Benoit Paillé creatively reimagines the world with his hallucinogenic photography
- Emma Latham Phillips
- 2 August 2018
As the almost unreadable biography on his website reads, Benoit Paillé is a self-professed “conscious agitator and creative genius”. Zonked on Ritalin for his most crucial years, Benoit stumbled into the lap of art, and now he believes it “sustains him more than leftover hot dogs."
Benoit has been living on the road for the past five years; only breaking three cameras, as his camper van rampages over dirt tracks and speed bumps from Quebec to British Columbia. The photographs he takes are spontaneous yet stylised. Like a painter he puts himself into his images, using pops of neon colour to suggest an altered state of mind. These trippy and surreal images make the ordinary extraordinary; he seeks the unseen and unusual, making it startling and immediately eye-catching.
Benoit does not fall short of exciting tales; his recent escapade saw him attending an anti-capitalist riot, where he was fined $1000, with himself and his equipment seriously damaged.
We managed to catch the elusive figure and speak to him about his work.
It’s Nice That: Who and what has inspired your art?
Benoit Paillé: I am always experimenting with my immediate environment, both social and natural. My work focuses on questioning the limits imposed by humanity; how can one push away these self-imposed limits and constraints. Or, as in my most recent series, how to redefine the landscape with the help of a manmade light presence.
I also find a lot of my inspiration from things I hate about photography in general. I wanted to position myself against these trends and use it to reach a paroxysm of satire.
INT: What draws you to neon colours and how do you create that effect?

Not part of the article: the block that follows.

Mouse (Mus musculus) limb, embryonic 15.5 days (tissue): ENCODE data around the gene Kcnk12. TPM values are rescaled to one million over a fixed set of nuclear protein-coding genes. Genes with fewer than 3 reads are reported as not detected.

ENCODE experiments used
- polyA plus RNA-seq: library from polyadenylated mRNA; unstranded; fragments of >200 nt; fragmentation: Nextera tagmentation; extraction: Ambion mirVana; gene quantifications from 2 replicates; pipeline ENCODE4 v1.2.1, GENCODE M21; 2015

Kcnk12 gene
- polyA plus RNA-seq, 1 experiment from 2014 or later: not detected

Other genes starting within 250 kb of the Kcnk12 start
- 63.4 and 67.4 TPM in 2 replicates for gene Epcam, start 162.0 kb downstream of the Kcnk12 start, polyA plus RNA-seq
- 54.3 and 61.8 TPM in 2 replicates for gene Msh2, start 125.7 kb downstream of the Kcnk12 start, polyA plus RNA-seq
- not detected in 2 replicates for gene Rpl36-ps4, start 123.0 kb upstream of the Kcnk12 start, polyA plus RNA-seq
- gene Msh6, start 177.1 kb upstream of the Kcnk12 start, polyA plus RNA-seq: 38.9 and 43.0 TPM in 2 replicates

BP: Flashes of neon blue, green, and pink are injected into my surroundings, creating the effect of a psychotropic drug. It forms another world that is surreal and at the same time just as real as the one that surrounds us. In reimagining these territories—the geography around me and the scenery of my mind— my photos question all that we’ve inherited: private property and the omnipresence of borders.
I’m especially interested in objects—poles, fences, walls, barbed wire. I find it fascinating to ascribe value to a pole through lighting and framing. It’s my way of questioning the stories we tell ourselves.
I work with a compact camera and a hot-shoe flash and choose colours haphazardly. Initially, the aim of the coloured flashes was to destroy the landscape, to impose myself into it. Now, the point is to make it artificial, to render it unnatural.
INT: Are those you photograph friends or strangers? How do you approach them?
BP: It’s a mixture of both, but I never take photographs with models. These are spontaneous snapshots. I don’t like the idea of finding models to shoot; it results in a fake product.
Initially, when I asked strangers to take their pictures, it was like I was back in school, asking someone out. I felt the same fear of rejection, the same stress, but also the thrill. In the subway, it was harder because people are rushed; it adds an extra stress. But I liked to be confronted with that, to become a random element in their life. When I went home after and started retouching, I found it hallucinating to zoom in so close into the iris of a total stranger.
INT: We’ve heard you live on the road; how has travel shaped your photography?
BP: I have been living in my small camper for 5 years now. I chose to transform my life in an attempt to transform my art; for me, it was a radical decision. Gaining mobility created the emergence of situations that enhanced my creativity. I travel to the places that interest me the most — in between the countryside and cities, industrial districts, strange parking lots, documenting my encounters. Now my work has become quite autobiographical. I always have my material with me, the flash, the luminous square strapped to the roof of the camper, so my creative process is very spontaneous.
I do not research a photo, I think everything can be a good subject, but I do like banal things. I use google maps to travel; so when I see a spot on the map that seems interesting or strange, I just go there. It’s an exploration, a wondering. I would find it very constraining to live otherwise.